A love of food nourishes the body & soul
By Mary Anna Rodabaugh
“Every night is its own memory,” said Greg DiStefano, 65, of South Philadelphia, owner of The Victor Café, a classic Italian restaurant offering live opera performances during dinner.
In 1908, his grandfather, John DiStefano, immigrated to Philadelphia from Italy. Ten years later, John opened his first business on Dickenson Street: DiStefano’s Gramophone Shop, where neighbors and friends could come and listen to operatic arias while sipping fresh espresso. In 1933, when John purchased a beer and wine license, the shop became The Victor Café, “Music Lover’s Rendezvous.”
The Victor Café has remained a family-owned and operated business since its inception. You may recognize it as “Adrian’s” restaurant from the “Rocky” movie franchise. You can even visit the lounge on the second floor to see a corner filled with film memorabilia. Visitors from all over the world enjoy swinging by to take pictures at this historic establishment.
A lifetime of dedication
Greg DiStefano has spent his entire life working at The Victor Café. “I started going down to the restaurant at a very early age, I think I was 7 or 8, and I was working in the kitchen,” he said. “When I came of age, I worked on the floor as a busser, waiter and a bartender.”
Today, you can find him answering phones in the office on the second floor chatting with patrons, or managing the music that plays throughout the restaurant in between live performances.
“My favorite part of the work now, at my age, is coming into the restaurant and doing maintenance of the building,” said DiStefano, who also has over 15 years’ experience as a construction manager. “The building is 120 years old, and there are many little projects that must be done.”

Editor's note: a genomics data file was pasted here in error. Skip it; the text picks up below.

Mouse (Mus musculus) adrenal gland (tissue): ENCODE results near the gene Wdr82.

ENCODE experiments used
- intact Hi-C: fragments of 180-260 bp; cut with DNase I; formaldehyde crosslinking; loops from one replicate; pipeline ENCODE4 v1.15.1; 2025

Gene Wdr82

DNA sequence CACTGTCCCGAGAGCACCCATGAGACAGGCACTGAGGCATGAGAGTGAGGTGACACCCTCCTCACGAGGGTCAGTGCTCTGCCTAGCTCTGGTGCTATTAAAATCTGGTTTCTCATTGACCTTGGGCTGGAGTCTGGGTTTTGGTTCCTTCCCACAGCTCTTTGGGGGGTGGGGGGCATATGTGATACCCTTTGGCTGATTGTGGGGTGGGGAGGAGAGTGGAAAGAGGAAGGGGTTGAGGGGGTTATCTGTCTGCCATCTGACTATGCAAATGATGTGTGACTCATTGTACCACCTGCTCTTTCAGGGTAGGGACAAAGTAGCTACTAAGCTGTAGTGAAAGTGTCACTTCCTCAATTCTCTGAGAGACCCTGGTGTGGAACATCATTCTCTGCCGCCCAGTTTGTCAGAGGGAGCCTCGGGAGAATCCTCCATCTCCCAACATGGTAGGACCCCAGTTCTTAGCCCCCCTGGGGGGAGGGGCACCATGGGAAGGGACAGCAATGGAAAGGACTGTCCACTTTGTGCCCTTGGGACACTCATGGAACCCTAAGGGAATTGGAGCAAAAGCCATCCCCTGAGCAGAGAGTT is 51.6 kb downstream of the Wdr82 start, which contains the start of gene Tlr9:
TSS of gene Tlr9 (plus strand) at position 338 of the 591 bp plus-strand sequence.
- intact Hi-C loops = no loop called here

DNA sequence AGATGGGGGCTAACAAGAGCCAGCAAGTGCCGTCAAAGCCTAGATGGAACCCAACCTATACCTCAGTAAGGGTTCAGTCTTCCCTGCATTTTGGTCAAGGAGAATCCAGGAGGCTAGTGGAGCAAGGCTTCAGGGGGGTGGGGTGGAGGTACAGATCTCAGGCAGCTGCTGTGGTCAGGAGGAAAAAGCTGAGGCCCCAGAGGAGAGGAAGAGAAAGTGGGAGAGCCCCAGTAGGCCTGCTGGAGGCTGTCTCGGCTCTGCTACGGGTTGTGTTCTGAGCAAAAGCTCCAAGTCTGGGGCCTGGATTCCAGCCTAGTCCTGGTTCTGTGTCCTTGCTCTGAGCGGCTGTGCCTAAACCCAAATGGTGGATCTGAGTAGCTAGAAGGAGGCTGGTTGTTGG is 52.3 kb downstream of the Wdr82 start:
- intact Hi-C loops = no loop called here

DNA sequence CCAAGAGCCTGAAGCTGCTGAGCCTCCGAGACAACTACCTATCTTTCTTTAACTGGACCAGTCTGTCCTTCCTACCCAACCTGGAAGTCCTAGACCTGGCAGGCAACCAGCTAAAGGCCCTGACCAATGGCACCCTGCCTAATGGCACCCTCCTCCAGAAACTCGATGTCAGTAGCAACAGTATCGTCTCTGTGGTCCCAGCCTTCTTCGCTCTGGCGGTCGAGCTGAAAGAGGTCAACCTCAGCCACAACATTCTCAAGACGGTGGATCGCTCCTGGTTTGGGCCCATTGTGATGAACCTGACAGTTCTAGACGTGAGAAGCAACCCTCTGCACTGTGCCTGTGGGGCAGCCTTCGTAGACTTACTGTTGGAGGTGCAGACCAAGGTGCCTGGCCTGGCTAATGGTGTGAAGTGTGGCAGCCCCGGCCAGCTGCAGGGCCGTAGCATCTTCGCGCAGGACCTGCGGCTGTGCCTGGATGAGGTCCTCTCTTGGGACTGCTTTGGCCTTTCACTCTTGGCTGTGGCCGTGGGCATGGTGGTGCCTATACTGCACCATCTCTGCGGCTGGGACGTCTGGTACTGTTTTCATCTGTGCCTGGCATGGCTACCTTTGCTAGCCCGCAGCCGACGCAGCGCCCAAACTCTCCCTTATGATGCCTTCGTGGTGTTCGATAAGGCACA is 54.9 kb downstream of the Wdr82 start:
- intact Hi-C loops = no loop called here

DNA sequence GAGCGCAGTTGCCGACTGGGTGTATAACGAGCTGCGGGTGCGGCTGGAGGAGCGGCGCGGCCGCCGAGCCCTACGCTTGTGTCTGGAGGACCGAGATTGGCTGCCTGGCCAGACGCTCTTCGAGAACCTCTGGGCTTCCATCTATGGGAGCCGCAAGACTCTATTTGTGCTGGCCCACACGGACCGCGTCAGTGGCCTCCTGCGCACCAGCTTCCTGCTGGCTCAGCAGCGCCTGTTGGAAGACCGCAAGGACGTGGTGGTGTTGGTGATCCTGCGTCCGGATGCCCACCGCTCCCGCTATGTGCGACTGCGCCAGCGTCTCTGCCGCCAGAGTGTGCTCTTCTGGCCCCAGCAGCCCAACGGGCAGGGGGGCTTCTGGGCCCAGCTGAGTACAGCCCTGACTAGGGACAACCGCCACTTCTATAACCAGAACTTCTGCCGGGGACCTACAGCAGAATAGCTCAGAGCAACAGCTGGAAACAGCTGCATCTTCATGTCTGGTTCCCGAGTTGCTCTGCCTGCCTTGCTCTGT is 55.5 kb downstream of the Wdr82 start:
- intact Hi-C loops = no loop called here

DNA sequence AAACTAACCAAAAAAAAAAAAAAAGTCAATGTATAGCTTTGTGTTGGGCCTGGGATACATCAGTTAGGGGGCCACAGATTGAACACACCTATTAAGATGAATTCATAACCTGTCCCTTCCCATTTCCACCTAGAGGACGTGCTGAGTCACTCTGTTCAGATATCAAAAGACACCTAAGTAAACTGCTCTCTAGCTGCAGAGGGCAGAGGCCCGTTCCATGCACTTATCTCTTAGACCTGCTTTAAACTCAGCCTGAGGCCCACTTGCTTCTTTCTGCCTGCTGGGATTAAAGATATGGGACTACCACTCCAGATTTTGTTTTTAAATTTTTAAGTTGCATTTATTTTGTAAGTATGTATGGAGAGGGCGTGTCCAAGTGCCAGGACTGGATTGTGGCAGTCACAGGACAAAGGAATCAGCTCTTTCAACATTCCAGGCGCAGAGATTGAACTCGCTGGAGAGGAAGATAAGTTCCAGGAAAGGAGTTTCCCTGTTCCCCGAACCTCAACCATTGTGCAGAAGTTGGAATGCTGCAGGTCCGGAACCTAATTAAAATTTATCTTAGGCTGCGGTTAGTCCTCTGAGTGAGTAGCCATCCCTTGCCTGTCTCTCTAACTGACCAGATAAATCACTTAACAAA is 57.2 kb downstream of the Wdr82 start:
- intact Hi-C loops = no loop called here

DiStefano admits running a business has stressful moments. “You worry every day and every night (about) what could happen,” he said.
DiStefano considered retiring right before the COVID-19 pandemic. Instead, he teamed up with his brother to build a sturdy and sheltered outdoor seating area that kept The Victor Café alive during trying economic times. The outdoor eatery coupled with the special treat of live opera performances on Saturday evenings drew in hundreds of patrons, filling in the 140 seats on both sides of the street.
Singers would perform from the second-floor balcony, filling the evening air with melody and merriment.
While the pandemic endeavors were successful, they were not easy on DiStefano. “The last three years have taken a toll on my body and psyche,” DiStefano said. “I’ve never worked harder, not even during all my younger days in construction.”
When it comes to restaurant work, DiStefano said you have to love it – and he does. His passion for his grandfather’s business is evident in the way he lights up when talking about the café.
“I like to refer to myself as the (café’s) caretaker as we navigate through time,” he said.
Some of DiStefano’s fondest memories include family gatherings at the restaurant, including his children’s birthday parties and holiday dinners.
DiStefano also enjoys late evenings after the dinner crowd has disbursed and only a handful of patrons remain. “Someone may get up and sing a five-minute aria or a duet,” he said. “It is just a moment in time. I’ve had so many of those moments that it is hard to remember all of them. But the best memories have been seeing incredible performances by our staff and customers.”
The Victor Café: Music Lover’s Rendezvous
If you happen to find yourself near 1303 Dickenson St. in South Philadelphia, stop by The Victor Café and say hello to owner Greg DiStefano. The Victor Café is open Monday, Wednesday, Thursday, and Friday, 5-9 p.m.; Saturday, 4-9-15 p.m.; and Sunday 4-8 p.m. The second-floor lounge and bar is open Friday and Saturday, 5-11 p.m. For more information, call 215-468-3040 or visit VictorCafe.com.
Mary Anna Rodabaugh is a writer, editor and writing coach.
PHOTO CAPTION: Greg DiStefano, 65, of South Philadelphia, owns and operates The Victor Cafe, which his grandfather opened in 1933. (Photo by Mary Anna Rodabaugh)